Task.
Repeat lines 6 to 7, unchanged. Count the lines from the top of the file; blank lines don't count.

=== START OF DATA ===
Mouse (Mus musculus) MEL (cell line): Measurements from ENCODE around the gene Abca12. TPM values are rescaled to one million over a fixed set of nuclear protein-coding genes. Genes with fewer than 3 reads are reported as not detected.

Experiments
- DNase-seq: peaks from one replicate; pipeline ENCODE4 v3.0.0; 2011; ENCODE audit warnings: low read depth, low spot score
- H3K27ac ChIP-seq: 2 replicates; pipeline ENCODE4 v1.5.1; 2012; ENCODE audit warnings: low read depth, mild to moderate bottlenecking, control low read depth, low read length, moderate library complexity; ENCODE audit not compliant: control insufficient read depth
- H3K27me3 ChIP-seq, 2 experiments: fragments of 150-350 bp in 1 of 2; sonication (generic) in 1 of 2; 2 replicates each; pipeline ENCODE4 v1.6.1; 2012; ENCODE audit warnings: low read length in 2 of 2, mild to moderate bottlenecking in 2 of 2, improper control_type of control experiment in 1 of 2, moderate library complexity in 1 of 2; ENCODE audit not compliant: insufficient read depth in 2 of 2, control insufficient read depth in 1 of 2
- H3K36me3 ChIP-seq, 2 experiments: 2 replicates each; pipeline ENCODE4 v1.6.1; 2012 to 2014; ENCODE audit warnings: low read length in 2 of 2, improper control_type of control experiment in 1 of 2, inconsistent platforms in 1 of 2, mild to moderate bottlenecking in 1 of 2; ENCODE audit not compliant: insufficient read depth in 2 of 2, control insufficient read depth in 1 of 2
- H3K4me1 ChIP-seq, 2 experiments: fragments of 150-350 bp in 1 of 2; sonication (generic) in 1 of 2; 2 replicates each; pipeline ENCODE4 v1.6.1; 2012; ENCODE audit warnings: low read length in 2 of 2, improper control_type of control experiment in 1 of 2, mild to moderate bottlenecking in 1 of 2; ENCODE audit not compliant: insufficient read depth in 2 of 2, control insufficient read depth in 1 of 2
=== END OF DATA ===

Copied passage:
- H3K36me3 ChIP-seq, 2 experiments: 2 replicates each; pipeline ENCODE4 v1.6.1; 2012 to 2014; ENCODE audit warnings: low read length in 2 of 2, improper control_type of control experiment in 1 of 2, inconsistent platforms in 1 of 2, mild to moderate bottlenecking in 1 of 2; ENCODE audit not compliant: insufficient read depth in 2 of 2, control insufficient read depth in 1 of 2
- H3K4me1 ChIP-seq, 2 experiments: fragments of 150-350 bp in 1 of 2; sonication (generic) in 1 of 2; 2 replicates each; pipeline ENCODE4 v1.6.1; 2012; ENCODE audit warnings: low read length in 2 of 2, improper control_type of control experiment in 1 of 2, mild to moderate bottlenecking in 1 of 2; ENCODE audit not compliant: insufficient read depth in 2 of 2, control insufficient read depth in 1 of 2